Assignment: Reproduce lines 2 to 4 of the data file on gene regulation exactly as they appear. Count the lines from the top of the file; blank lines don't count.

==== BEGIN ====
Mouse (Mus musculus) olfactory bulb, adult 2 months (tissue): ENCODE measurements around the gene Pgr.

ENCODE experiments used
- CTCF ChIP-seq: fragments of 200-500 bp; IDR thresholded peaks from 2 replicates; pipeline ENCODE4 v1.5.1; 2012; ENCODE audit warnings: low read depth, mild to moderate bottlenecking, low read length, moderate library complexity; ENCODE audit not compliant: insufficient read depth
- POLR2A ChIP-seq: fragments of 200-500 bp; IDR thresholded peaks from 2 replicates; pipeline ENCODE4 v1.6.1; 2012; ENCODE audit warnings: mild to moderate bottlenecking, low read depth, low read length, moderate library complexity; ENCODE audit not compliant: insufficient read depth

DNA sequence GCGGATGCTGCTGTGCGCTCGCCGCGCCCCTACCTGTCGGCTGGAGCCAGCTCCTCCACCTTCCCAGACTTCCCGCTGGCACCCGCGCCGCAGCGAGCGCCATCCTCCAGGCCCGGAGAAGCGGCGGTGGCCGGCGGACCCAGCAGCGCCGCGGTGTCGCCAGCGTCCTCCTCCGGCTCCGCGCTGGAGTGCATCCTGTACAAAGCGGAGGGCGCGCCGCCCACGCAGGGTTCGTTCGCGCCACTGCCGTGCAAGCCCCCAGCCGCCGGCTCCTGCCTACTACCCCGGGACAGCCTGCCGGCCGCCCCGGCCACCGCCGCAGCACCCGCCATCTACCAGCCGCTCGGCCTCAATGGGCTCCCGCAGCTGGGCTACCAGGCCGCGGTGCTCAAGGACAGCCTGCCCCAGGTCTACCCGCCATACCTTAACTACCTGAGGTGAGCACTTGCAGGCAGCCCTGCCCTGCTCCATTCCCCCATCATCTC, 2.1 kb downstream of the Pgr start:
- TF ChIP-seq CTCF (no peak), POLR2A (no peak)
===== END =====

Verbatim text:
ENCODE experiments used
- CTCF ChIP-seq: fragments of 200-500 bp; IDR thresholded peaks from 2 replicates; pipeline ENCODE4 v1.5.1; 2012; ENCODE audit warnings: low read depth, mild to moderate bottlenecking, low read length, moderate library complexity; ENCODE audit not compliant: insufficient read depth
- POLR2A ChIP-seq: fragments of 200-500 bp; IDR thresholded peaks from 2 replicates; pipeline ENCODE4 v1.6.1; 2012; ENCODE audit warnings: mild to moderate bottlenecking, low read depth, low read length, moderate library complexity; ENCODE audit not compliant: insufficient read depth